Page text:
11:46 p.m.
Thursday, 27 July 2017

In 2012, annual average unemployment rate for California was 10.5 percent

El Centro, California.- In 2012, annual average unemployment rates declined in 46 states andthe District of Columbia, rose in 2 states, and were unchanged in 2 states, the U.S. Bureau of Labor Statistics reported today.

Employment- population ratios increased in 26 states and the District of Columbia, decreased in 18 states, and were unchanged in 6 states. The U.S.jobless rate declined by 0.8 percentage point from the prior year to 8.1 percent, and the national employment-population ratio edged up to 58.6 percent.

Regional Unemployment

Three of the 4 regions had statistically significant unemployment rate decreases from 2011. The West experienced the greatest decline (-1.2 percentage points), followed by the South (-1.1 points) and Midwest (-0.9 point). The West, at 9.2 percent, had the only jobless rate significantly higher than that of the U.S. in 2012. The Midwest and South, at 7.4 and 7.7 percent, respectively, had rates significantly below the national figure.

Eight of the 9 geographic divisions had statistically significant over-the-year unemployment rate changes in 2012, all of which were decreases. The largest of these occurred in the East South Central (-1.3 percentage points) and Pacific (-1.2 points). For the fifth year in a row, the Pacific had the highest unemployment rate, 9.8 percent in 2012.

The next highest rate was in the Middle Atlantic, at 8.5 percent. The rates of both of these divisions were significantly above the U.S. average. The West North Central division again had the lowest jobless rate, 5.6 percent. Two other divisions, the West South Central and New England, at 6.6 and 7.2 percent, respectively, also had rates significantly below the national figure.

State Unemployment

In 2012, 41 states and the District of Columbia had statistically significant unemployment rate decreases, the largest of which were in Nevada (-2.1 percentage points), Florida (-1.7 points), and Missouri (-1.5 points). Twelve additional states and the District of Columbia experienced decreases greater than 1.0 percentage point.

The remaining nine states had annual average unemployment rates for 2012 that were not appreciably different from those of the previous year, though some had changes that were at least as large numerically as the significant changes.

Three states had unemployment rates of 10.0 percent or more in 2012. Nevada again had the highest unemployment rate (11.1 percent), followed by California (10.5 percent) and Rhode Island (10.4 percent). North Dakota had the lowest jobless rate among states for the fourth year in a row (3.1 percent), followed by Nebraska (3.9 percent) and South Dakota (4.4 percent). Overall, 27 states had unemployment rates that were significantly lower than the U.S. rate of 8.1 percent, while 13 states and the District of Columbia had rates significantly above it.

Regional Employment-Population Ratios

In 2012, the South was the only region to have a statistically significant change (+0.3 percentage point) in its employment-population ratio--the proportion of the civilian noninstitutional population 16 years of age and over with a job. The Midwest continued to have the highest ratio, 60.5 percent. The West had the lowest ratio, at 57.7 percent, followed by the South, at 57.9 percent. These three regions had employment-population ratios that were significantly different from the national figure of 58.6 percent.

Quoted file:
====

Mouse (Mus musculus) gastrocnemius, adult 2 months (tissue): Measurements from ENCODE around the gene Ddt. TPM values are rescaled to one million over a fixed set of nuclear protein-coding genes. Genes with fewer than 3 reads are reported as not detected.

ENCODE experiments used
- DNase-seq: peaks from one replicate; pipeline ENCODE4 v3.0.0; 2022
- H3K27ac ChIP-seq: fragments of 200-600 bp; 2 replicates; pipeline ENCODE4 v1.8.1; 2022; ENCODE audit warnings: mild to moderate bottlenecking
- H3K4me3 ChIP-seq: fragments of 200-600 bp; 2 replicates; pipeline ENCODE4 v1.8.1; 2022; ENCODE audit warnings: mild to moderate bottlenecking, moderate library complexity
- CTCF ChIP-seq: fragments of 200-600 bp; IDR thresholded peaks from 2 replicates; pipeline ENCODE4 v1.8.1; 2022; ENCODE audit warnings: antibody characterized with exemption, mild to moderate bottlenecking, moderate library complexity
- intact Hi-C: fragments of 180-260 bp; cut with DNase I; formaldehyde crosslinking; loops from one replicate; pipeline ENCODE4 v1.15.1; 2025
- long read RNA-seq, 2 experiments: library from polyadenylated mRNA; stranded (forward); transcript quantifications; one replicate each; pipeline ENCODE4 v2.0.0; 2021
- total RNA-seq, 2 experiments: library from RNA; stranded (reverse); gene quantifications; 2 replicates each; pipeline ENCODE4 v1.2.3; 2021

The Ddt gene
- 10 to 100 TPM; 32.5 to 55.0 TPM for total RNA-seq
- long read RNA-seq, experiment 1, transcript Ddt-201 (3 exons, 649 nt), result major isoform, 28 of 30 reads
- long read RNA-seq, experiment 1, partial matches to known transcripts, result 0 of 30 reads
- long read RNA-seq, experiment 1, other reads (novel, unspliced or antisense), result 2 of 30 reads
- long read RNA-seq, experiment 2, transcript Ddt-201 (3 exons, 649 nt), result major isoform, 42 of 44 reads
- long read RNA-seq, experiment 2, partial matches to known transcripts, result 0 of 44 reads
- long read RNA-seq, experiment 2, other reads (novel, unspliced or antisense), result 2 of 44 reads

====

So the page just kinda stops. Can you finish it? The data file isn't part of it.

The South Atlantic was the only division to have a statistically significant change in its employment-population ratio in 2012 (+0.4 percentage point). The East South Central again had the lowest proportion of employed persons, 55.4 percent. The next lowest ratios were in the Pacific (57.1 percent), South Atlantic (57.7 percent), and Middle Atlantic (57.8 percent). Ratios in all four of these divisions were significantly below the national average. The division with the highest employment-population ratio was the West North Central, at 64.5 percent, followed by New England, at 61.3 percent. These two divisions, along with the West South Central, at 59.6 percent, had employment-population ratios measurably above that of the U.S.

State Employment-Population Ratios

In 2012, the largest statistically significant employment-population ratio increase among states occurred in Nebraska (+1.0 percentage point),followed by Montana (+0.9 point), Florida (+0.8 point), Kentucky and North Dakota (+0.6 point each), and California (+0.4 point). The District of Columbia also had a statistically significant increase (+2.1 percentage points). Connecticut and Iowa had the only significant employment-population ratio declines among states (-0.7 percentage point each). The remaining 42 states had proportions that were not significantly different from those of a year earlier, though some had changes that were at least as large numerically as the significant changes.

West Virginia again had the lowest employment-population ratio among the states, 50.2 percent in 2012. West Virginia has had the lowest employment-population ratio each year since the series began in 1976. Four states in the West North Central division again had the highest ratios: North Dakota (69.7 percent), Nebraska (69.4 percent), South Dakota (67.3 percent), and Minnesota (66.9 percent). Overall, 23 states and the District of Columbia had employment-population ratios that were significantly above the U.S. ratio of 58.6 percent and 16 states had ratios that were appreciably below it. The remaining 11 states had ratios that were not significantly different from that of the nation.

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